Principals to meet

PRESIDENT Robert Mugabe, Prime Minister Morgan Tsvangirai and Deputy Prime Minister Professor Arthur Mutambara are expected to meet next Friday for the first time in more than six weeks since negotiators concluded talks.

Tsvangirai told the Zimbabwe Independent yesterday that the three political principals would be meeting on May 28 to deliberate on the negotiators’ report before the South Africans can resume their mediation process.
“We are meeting on Friday, the 28th of May,” said Tsvangirai without elaborating.
The three principals have been criticised for delaying the implementation of issues agreed upon.
Negotiators and President Jacob Zuma’s facilitators are not happy with the pace at which the principals are moving.
The negotiators have been talking since November 5 last year and when they ended negotiations on April 3 they expected the principals to expeditiously implement the latest issues agreed upon.
Negotiators in the talks include Patrick Chinamasa and Nicholas Goche for Zanu PF, Tendai Biti and Elton Mangoma for the MDC-T, and Welshman Ncube and Priscillah Misihairabwi-Mushonga for the MDC-M, while the South African facilitators include Charles Nqakula, Mac Maharaj and Lindiwe Zulu.
One negotiator said two weeks ago that the process would significantly move forward if the principals acted fast on implementation, leaving a few issues to be dealt with.
The negotiators have agreed on a number of issues and they have written a document on the implementation matrix, which was submitted as part of the report given to the principals early last month.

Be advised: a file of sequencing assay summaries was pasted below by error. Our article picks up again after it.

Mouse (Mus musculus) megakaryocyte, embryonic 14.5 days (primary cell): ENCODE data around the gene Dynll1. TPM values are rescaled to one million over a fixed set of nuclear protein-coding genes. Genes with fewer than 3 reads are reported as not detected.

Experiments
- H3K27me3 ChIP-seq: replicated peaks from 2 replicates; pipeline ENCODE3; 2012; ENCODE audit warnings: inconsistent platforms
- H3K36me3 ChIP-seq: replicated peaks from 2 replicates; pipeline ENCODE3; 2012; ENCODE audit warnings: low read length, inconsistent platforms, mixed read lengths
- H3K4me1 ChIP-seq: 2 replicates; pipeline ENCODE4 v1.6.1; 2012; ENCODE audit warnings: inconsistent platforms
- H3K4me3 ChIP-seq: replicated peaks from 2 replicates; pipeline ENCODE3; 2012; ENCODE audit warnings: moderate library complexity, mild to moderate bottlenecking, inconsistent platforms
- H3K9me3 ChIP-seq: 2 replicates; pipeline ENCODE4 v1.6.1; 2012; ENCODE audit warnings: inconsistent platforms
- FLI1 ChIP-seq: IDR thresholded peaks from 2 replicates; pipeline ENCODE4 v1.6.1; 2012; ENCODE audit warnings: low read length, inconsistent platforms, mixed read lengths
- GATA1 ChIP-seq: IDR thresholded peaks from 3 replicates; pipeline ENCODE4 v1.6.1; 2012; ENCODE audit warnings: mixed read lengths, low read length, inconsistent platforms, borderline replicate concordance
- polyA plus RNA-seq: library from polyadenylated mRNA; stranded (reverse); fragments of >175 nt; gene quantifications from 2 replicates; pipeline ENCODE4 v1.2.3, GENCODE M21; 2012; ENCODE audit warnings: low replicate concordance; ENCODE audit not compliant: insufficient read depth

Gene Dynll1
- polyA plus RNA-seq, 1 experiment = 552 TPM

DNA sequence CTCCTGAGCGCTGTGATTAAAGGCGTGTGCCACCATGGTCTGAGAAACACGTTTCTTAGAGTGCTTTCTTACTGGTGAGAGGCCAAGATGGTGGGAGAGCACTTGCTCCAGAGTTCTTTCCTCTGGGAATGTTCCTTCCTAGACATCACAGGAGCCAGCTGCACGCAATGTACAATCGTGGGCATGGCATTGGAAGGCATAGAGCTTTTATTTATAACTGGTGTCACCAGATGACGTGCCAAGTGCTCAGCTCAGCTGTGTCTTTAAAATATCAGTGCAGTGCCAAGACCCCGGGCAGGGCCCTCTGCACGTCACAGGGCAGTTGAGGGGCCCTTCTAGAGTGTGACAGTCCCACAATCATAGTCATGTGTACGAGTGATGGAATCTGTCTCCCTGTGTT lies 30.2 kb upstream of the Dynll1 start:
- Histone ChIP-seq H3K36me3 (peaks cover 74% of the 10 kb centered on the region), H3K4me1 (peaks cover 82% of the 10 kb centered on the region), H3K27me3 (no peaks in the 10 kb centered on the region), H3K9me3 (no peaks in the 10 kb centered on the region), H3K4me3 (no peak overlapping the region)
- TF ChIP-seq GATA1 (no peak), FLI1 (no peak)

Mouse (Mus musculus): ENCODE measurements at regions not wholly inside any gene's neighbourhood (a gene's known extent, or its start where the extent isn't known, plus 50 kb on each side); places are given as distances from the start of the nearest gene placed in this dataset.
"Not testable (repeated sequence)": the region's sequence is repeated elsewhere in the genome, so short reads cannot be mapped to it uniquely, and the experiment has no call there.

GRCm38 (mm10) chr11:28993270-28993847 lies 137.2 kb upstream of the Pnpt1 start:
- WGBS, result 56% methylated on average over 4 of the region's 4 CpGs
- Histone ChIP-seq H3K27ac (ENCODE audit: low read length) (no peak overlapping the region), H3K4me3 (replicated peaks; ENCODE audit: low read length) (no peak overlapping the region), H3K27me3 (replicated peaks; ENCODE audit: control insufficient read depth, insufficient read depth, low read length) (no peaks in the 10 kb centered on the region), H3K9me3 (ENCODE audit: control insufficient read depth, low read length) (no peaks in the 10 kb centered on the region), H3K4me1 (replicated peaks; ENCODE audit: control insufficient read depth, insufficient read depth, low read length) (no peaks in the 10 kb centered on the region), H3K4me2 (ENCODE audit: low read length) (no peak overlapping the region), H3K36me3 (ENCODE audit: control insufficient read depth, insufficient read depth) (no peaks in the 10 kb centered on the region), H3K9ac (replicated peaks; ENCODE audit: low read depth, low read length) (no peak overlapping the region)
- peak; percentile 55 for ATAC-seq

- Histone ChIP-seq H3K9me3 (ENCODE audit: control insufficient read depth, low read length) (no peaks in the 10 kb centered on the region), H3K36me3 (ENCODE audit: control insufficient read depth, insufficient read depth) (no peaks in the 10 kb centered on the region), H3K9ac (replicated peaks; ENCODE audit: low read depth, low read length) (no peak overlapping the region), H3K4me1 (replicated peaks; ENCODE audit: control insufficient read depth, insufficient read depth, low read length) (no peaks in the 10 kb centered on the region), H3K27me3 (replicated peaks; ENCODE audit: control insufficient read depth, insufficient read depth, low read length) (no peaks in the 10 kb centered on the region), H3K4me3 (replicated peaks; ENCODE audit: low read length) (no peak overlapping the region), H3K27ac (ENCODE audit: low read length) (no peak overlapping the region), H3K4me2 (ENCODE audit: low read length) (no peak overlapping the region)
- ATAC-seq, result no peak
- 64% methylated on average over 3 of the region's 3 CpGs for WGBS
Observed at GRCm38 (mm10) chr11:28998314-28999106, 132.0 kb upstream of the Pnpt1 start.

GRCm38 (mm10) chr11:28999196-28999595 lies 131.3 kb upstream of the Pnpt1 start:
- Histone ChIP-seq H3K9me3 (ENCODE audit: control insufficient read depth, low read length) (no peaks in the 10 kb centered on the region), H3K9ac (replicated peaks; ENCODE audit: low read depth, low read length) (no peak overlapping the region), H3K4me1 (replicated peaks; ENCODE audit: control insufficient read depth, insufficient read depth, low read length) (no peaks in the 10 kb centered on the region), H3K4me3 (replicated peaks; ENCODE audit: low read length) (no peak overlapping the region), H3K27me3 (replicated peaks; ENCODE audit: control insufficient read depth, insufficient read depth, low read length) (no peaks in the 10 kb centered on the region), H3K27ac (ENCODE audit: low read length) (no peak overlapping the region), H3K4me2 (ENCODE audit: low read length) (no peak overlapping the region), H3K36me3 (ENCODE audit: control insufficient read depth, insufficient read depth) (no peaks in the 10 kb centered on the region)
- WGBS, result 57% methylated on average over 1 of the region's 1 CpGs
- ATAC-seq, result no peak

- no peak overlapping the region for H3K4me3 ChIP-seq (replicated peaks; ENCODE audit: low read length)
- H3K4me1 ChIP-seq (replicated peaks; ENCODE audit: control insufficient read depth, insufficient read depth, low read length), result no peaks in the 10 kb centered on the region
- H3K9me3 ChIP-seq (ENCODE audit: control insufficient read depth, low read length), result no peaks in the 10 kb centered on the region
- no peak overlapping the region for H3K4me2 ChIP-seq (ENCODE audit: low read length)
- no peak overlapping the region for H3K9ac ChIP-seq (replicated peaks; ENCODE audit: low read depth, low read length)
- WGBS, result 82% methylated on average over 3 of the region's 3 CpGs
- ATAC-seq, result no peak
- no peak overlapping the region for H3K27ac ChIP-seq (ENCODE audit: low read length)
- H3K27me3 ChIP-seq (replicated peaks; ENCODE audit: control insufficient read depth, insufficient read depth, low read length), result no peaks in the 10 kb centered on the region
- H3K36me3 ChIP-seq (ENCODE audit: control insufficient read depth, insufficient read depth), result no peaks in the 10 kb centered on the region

The negotiators have agreed on the formula to share governors and what only remains is who gets five appointees or four plus a ministerial position between Zanu PF and MDC-T. The principals need to decide on that and agree on when to swear them in.
They have also agreed on the issue of sanctions and the principals must agree on a work plan to remove the sanctions.
The negotiators have agreed on media issues, including public-media reforms, hate speech and bias in the media, external radio stations and land issues, including the land audit and tenure systems.
There is also an agreement on cabinet and council of ministers, national economic council, amendments to the Electoral Act, the role of NGOs, freedom of assembly and association, and external interference.
The other issues that they need to deal with are national heroes, review and re-allocation of ministerial mandates, the chairing of cabinet and the position of the permanent secretary of Media, Information and Publicity doubling up as the presidential spokesperson.

Faith Zaba

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